Next up for Jennifer Roberts in mayor’s race: Edwin Peacock on offense

The Observer editorial board

Jennifer Roberts celebrates her mayoral primary victory Tuesday night. She faces Edwin Peacock in four weeks.
Jennifer Roberts celebrates her mayoral primary victory Tuesday night. She faces Edwin Peacock in four weeks. rlahser@charlotteobserver.com

Walking from her car to a debate against Dan Clodfelter last week, Jennifer Roberts was asked in an informal one-on-one conversation if she felt good about her chances in the upcoming election.

“I feel good about Charlotte,” she replied. “I feel good about Charlotte’s future.”

She didn’t answer the question, but this was a candidate single-minded of purpose who was not going to be knocked off message. For 17 months, Roberts rode that consistent, upbeat, light-on-details approach all the way to the Democratic nomination for Charlotte mayor.

She tirelessly worked all parts of the city, promising economic opportunity to Charlotte’s forgotten places and support for its struggling schools. Voters saw her as caring about them and their close-to-home concerns and dedicated to helping them.

Now she and Republican Edwin Peacock will spend less than four weeks running against each other. Roberts, in a Democrat-friendly city, is likely to stay on her current track of offering a positive if unspecific platform while seeking to avoid confrontations with her opponent. Peacock, as the underdog, is more likely to go after Roberts to raise doubts in voters’ minds.

He is likely to criticize her handling of Mecklenburg County’s botched property revaluation when she chaired the board of county commissioners. And he’ll try to portray her as a big-spending, streetcar-loving liberal, though her affinity for tax hikes and streetcars are both weaker than they are for some other Democrats.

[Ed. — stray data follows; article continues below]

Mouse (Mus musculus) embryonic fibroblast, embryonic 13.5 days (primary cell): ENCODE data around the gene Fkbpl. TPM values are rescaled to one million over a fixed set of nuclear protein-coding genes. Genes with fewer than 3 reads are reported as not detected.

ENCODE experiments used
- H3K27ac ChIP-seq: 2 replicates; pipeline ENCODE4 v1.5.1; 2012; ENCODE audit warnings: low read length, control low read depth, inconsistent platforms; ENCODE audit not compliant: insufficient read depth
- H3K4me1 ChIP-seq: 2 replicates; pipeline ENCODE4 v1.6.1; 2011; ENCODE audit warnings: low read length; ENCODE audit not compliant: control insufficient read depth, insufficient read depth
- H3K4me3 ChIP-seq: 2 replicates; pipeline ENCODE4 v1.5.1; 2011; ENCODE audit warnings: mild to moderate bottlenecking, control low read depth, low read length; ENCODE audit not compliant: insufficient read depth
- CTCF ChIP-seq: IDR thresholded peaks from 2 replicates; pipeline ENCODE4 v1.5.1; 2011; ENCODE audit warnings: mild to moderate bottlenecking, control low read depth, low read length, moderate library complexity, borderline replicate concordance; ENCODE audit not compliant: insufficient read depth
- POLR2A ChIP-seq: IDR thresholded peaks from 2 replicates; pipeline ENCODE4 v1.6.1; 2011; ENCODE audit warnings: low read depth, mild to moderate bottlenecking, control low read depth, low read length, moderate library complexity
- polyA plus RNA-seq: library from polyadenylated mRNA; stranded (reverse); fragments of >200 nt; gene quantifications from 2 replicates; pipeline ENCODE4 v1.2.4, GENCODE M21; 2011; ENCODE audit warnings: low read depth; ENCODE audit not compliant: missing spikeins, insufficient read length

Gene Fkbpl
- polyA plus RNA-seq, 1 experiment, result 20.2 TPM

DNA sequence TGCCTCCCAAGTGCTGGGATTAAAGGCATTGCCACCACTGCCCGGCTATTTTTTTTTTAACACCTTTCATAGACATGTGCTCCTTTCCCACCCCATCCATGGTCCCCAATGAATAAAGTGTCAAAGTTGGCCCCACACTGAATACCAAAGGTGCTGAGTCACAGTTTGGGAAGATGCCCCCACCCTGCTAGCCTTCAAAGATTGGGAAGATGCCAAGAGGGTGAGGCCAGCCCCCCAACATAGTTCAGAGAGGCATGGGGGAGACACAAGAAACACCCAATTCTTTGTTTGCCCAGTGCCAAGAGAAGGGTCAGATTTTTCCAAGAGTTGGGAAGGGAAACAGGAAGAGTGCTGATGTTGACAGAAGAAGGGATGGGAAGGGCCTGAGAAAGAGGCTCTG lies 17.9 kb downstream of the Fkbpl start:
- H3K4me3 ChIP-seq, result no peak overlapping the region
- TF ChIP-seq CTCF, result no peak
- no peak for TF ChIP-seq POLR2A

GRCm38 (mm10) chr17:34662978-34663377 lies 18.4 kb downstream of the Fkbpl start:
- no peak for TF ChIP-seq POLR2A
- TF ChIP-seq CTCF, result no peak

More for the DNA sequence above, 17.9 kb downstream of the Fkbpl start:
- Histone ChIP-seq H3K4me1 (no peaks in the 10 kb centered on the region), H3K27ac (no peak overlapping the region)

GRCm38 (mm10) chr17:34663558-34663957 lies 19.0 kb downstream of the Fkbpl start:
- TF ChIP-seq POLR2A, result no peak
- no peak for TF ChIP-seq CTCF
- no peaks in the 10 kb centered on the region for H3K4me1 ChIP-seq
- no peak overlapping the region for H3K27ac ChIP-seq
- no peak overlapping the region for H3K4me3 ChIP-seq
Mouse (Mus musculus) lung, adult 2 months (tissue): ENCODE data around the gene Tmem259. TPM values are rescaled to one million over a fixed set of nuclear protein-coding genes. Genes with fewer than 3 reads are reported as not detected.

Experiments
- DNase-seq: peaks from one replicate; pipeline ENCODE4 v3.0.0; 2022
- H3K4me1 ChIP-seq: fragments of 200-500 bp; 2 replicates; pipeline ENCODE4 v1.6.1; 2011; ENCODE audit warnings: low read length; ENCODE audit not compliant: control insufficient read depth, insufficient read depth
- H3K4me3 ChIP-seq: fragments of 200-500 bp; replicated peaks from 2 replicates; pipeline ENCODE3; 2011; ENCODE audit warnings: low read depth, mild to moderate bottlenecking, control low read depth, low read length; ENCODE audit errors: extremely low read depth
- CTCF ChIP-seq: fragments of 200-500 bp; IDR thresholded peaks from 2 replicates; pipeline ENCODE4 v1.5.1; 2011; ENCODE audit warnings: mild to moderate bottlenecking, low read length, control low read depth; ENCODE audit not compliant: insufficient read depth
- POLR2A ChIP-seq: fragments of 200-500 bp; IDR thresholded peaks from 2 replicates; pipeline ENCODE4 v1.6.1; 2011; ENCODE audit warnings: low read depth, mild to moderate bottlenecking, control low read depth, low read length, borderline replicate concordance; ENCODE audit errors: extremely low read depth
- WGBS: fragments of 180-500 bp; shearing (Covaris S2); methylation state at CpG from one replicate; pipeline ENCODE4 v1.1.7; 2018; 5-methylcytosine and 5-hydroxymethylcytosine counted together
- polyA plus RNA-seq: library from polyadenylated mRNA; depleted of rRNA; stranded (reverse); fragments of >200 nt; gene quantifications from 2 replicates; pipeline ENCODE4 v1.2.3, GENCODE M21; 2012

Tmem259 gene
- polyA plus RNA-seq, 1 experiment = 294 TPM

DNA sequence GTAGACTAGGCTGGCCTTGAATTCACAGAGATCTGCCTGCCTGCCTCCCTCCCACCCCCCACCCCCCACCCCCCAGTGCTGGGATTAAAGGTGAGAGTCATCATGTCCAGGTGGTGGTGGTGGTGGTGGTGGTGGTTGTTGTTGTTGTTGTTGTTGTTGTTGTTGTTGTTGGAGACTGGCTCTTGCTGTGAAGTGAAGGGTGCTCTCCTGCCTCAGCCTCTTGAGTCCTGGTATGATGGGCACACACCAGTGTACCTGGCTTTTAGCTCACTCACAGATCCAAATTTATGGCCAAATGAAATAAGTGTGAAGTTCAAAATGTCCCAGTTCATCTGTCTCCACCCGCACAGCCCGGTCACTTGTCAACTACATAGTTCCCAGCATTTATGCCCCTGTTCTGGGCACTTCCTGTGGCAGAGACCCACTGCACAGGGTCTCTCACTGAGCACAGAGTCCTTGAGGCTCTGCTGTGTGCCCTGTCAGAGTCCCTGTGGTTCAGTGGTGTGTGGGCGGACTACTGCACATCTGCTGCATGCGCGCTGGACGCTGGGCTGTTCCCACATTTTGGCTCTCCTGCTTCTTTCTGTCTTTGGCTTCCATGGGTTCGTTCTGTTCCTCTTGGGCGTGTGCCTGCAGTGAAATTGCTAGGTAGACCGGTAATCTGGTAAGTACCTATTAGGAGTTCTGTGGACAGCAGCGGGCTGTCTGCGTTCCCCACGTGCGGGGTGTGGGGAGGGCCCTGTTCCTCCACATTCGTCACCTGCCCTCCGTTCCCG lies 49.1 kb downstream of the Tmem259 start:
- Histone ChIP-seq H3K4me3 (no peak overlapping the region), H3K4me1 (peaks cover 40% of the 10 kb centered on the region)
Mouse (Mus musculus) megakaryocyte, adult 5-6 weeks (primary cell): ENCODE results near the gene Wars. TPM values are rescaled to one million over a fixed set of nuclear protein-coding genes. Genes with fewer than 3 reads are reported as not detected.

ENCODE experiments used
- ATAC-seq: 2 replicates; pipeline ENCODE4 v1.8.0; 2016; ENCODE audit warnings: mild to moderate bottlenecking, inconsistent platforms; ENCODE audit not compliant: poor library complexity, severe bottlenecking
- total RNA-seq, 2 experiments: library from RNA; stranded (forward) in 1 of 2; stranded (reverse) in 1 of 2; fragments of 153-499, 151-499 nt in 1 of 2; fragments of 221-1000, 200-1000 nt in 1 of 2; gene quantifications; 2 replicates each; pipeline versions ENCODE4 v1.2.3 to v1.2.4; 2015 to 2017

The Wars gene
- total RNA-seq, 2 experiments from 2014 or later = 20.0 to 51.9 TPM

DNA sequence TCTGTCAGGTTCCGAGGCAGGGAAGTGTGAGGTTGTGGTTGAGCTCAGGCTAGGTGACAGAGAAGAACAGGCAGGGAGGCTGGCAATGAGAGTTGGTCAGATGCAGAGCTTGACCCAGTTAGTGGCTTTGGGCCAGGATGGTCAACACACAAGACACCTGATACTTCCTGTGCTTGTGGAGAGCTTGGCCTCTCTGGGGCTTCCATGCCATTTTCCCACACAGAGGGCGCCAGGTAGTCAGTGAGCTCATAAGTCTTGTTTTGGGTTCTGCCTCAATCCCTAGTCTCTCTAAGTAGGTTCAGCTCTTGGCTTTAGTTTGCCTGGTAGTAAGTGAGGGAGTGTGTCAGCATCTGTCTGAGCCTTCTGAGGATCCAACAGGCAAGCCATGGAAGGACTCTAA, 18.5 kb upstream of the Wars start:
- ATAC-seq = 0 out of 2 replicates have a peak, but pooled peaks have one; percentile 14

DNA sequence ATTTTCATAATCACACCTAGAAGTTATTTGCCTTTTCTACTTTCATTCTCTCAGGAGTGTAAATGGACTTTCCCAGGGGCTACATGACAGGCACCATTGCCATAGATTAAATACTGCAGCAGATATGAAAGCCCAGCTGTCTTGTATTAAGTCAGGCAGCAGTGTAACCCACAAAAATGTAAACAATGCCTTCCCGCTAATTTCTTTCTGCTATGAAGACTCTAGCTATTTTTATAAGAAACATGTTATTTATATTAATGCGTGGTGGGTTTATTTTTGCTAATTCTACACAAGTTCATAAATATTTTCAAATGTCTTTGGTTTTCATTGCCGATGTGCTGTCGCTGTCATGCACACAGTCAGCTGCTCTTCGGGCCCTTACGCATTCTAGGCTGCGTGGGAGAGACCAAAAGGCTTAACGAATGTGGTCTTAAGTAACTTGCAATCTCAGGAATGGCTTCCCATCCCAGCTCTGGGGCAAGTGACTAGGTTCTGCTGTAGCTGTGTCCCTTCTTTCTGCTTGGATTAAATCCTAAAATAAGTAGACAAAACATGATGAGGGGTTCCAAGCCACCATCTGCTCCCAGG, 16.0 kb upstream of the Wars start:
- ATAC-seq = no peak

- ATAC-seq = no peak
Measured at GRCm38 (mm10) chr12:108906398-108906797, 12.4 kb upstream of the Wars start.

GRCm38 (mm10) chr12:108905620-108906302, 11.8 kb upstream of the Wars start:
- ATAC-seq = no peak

Peacock, who has lost his last three bids for office, faces long odds again. With Republicans making up only 23 percent of Charlotte’s electorate, he’ll need to motivate them to go to the polls while also claiming most of the unaffiliated vote. Peacock could find it tricky to excite the base and attract moderates simultaneously.

Charlotte voters will be electing their fifth mayor in 2 1/2 years. This one, though, could stick around for a while, so voters deserve in coming weeks a meaty airing of their views on the issues and their visions for the city. Voters shouldn’t accept generalizations that barely scratch the surface from either candidate.

Turnout on Tuesday – just 6 percent – was deplorable. We hope Roberts and Peacock move voters to turn out in the general election Nov. 3 – though having a say in who leads the city should be motivation enough.

Finally, we thank Dan Clodfelter for his service as Charlotte mayor the past 18 months. He took the center seat at the dais at a momentous time following former mayor Patrick Cannon’s arrest on corruption charges. Confidence in local government was badly shaken, and Clodfelter quickly helped restore a sense of normalcy. He was the right man at the right time.

After a term as mayor, 15 years in the state legislature and six years on the City Council, Clodfelter now must decide what’s next. Charlotte should hope he remains a dedicated contributor to our public life.